“It seems to me a bizarre facet of humanity that we can form beliefs based on evidence-less speculation then ridicule others for their differing but also baseless beliefs. God exists or does not exist, neither of which is provable, so how can either side throw stones?”—L. Alexander Carlé
Is Post Dubstep Becoming a Victim of It's Own Success?
I was listening to a mix hailed as an introduction to post dubstep this morning and while I agree that it was indeed a decent introduction to the sound, a recurring theme started rearing its head that made me wonder if the sound was starting to lose the edge that made it great.
The theme that stood out was the chopped up vocal sample that was used so brilliantly in the sub-genre’s infancy by the likes of Burial and Scuba and through it’s development and rise in popularity (via Mount Kimbie, Joy Orbison, James Blake etc) now seemed to be ubiquitous. Whether it’s to the point of overuse, only time will tell, but while the CVS seems to be getting thrown through more and more tunes, some of the innovators are starting moving on. James Blake’s new album is as much about songwriting / full vocal tracks as it is about the track production. Mount Kimbie is still using the CVS to good effect, as is George Fitzgerald, but as more and more bandwagon jumpers throw their tunes into the ring, what will they do with their sound?
With the benefit of hindsight, some would argue that (Burial copycats notwithstanding) the root of this explosion in the use of the CVS would be the debut single Hyph Mngo from London producer Joy Orbison, which sent the newcomer from unknown to underground superstar in scenes ranging well beyond the walls of dubstep and gave the post dubstep sound a more commercial following. On the back of that success, the vocal snippets are being thrown through tunes like it’s going out of fashion, which it probably is…
I have often puzzled over how humans communicate with one another. If you think about it, who you are right now has been shaped, moulded, changed by your circumstances in life. Everything you have seen, done, heard, and thought about has influenced your paradigm, the way that you view the world. Nobody has seen the same set of experiences as you have, felt them to the extent that you have, so your paradigm is different to everybody elses. Now extrapolate that out across international borders and cultures, vastly different circumstances and world views shaping vastly different paradigms, and it’s a wonder that one person is able to make themselves understood by another at all.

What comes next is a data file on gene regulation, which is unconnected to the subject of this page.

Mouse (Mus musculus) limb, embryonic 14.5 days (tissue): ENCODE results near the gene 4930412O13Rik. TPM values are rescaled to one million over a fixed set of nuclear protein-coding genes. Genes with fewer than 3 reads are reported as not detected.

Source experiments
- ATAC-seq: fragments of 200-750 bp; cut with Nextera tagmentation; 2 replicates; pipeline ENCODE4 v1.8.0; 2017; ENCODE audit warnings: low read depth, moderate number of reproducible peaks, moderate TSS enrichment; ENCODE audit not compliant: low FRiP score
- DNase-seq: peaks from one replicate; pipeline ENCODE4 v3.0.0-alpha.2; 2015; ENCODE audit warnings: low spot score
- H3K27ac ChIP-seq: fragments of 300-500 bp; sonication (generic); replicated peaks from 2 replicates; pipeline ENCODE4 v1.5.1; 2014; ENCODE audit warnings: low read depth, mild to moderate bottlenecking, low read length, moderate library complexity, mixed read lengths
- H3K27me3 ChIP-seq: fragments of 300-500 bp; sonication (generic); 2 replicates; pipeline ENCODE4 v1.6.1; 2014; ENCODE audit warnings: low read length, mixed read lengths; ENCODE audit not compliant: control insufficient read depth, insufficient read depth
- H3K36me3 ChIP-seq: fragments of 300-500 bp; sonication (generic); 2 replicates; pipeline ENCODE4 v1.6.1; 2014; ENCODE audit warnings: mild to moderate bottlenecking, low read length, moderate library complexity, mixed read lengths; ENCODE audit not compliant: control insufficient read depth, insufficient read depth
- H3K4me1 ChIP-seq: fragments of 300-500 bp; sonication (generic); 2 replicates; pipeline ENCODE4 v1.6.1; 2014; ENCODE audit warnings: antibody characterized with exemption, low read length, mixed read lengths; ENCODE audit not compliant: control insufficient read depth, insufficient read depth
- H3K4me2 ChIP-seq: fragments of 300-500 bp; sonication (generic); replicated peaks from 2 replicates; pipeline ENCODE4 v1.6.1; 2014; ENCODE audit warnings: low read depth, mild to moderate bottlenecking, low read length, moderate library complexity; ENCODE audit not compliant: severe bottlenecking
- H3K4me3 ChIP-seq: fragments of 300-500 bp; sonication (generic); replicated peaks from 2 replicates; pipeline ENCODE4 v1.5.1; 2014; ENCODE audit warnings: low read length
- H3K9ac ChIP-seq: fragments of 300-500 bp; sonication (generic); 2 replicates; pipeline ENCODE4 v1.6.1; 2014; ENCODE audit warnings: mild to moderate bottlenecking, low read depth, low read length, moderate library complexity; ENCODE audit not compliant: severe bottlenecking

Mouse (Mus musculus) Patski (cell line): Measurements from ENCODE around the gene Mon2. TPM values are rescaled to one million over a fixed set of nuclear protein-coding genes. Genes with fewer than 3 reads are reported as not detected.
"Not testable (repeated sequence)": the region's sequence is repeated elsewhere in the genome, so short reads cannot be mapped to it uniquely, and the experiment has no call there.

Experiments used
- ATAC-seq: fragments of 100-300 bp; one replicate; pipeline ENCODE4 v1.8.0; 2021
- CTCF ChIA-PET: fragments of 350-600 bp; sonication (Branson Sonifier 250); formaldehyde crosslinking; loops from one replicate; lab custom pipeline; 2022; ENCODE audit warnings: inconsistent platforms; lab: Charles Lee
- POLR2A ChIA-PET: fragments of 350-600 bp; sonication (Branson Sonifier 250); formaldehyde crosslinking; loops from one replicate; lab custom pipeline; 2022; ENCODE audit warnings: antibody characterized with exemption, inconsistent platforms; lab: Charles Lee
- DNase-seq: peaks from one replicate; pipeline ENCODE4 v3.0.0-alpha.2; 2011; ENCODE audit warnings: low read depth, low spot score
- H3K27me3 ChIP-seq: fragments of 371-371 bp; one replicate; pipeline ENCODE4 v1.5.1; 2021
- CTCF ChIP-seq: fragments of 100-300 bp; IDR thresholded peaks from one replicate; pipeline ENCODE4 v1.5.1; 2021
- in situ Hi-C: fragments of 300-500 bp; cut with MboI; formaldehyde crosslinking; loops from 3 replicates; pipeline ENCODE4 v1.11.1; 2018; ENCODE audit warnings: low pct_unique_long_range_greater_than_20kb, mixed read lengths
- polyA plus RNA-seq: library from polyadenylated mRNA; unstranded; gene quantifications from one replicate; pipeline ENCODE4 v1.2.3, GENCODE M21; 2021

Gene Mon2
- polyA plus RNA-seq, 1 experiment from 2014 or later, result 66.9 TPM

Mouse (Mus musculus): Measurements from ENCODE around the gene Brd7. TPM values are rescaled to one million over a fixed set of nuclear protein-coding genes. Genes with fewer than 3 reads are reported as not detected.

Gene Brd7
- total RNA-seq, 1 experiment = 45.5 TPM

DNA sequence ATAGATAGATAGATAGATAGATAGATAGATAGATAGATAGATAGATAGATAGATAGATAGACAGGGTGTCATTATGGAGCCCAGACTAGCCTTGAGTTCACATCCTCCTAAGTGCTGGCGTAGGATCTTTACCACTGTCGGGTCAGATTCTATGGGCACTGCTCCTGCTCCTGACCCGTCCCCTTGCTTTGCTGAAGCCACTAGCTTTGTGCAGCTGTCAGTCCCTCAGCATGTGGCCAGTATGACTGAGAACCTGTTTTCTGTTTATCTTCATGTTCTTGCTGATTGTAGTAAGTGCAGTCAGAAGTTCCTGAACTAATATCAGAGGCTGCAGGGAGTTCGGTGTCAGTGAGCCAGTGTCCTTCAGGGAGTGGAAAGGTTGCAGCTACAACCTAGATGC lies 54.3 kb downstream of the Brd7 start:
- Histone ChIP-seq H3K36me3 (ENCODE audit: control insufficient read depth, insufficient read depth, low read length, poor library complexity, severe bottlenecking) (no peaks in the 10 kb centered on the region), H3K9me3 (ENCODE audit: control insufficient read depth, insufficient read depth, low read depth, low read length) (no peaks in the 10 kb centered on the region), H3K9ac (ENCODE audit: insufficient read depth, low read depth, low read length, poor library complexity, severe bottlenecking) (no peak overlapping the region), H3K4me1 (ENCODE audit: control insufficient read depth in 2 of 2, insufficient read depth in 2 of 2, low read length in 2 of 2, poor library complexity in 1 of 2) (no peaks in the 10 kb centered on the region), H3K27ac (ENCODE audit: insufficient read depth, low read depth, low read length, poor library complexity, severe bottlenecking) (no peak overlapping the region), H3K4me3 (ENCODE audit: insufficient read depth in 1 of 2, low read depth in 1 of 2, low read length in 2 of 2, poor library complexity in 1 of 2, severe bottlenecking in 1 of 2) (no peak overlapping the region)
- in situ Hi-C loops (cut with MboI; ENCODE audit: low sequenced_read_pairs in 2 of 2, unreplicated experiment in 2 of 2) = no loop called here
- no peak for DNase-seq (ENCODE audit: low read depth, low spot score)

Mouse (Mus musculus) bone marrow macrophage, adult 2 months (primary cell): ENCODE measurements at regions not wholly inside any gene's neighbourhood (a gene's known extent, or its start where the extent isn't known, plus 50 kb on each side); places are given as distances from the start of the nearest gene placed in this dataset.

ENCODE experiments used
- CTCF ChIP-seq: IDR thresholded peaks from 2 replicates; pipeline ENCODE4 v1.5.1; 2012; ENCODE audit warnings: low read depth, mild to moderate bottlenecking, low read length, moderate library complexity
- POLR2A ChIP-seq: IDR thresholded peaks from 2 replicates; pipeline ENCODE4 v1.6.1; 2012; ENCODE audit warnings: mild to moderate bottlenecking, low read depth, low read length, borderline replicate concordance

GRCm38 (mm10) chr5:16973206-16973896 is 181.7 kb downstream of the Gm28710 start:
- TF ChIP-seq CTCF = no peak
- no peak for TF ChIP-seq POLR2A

If our paradigms are all different, then we interpret other peoples actions according our way of understanding. For example, if you cheat on your partner and all of a sudden they start acting strangely, not showing up home straight after work or what-have-you, your natural assumption would be that they are cheating on you. Cheating is a known factor to you. You would be unable to speculate that it was any of a number of things that you have no knowledge of or experience in. So your assumption that they are cheating is a projection of yourself onto them. The people that we like, we like because they display the traits that we recognise and admire in ourselves, while the people we dislike display the parts of ourselves that we would rather not recognise are a part of us. When they behave a certain way, it exposes that behaviour in ourselves which makes us uncomfortable.
The reality then, of how we communicate with one another is that we never truly do. All we can ever know of another person is what motives/beliefs/thoughts etc that we assign to them based on our observations of their behaviour. There is no way to objectively know another person, therefore all you really get to know is an extension of yourself. Your relationships with others are not about knowing other people at all, they are not about companionship, friendship, eros, they are about getting to know yourself. When you love somebody else, all you are doing is recognising the traits that you most admire in yourself appearing in the best volume and configuration in somebody else. Remember though, that the other person will mirror all the worst aspects of yourself as well…
So there is a thought for your Monday morning, you will never truly know another human being and everything you romanticise about love can be boiled down to humanity’s inherent narcissism.
“Before I was shot, I always thought that I was more half-there than all-there –- I always suspected that I was watching TV instead of living life. People sometimes say that the way things happen in movies is unreal, but actually it’s the way things happen in life that’s unreal. The movies make emotions look so strong and real, whereas when things really do happen to you, it’s like watching television –- you don’t feel anything. Right when I was being shot and ever since, I knew that I was watching television.”—Andy Warhol. (via dailymeh)
“Reality at every level from photons to philosophical fancies to the consciousness of living organisms was fluid. To break apart and confine this reality into separate categories created by the mind was foolish and futile, much like trying to capture a ray of light inside a dark wooden box. This urge to categorize was the true fall of man, the infinite became finite, good opposed evil, thoughts hardened into beliefs, one’s joys and discoveries became dreadful certainties, man became alienated from what he perceived as other ways and other things, and, ultimately, divided against himself, body and soul. Always seeking meaning, always making their lives safe and comfortable, human beings do not truly live.”—David Zindell from The Broken God (edited)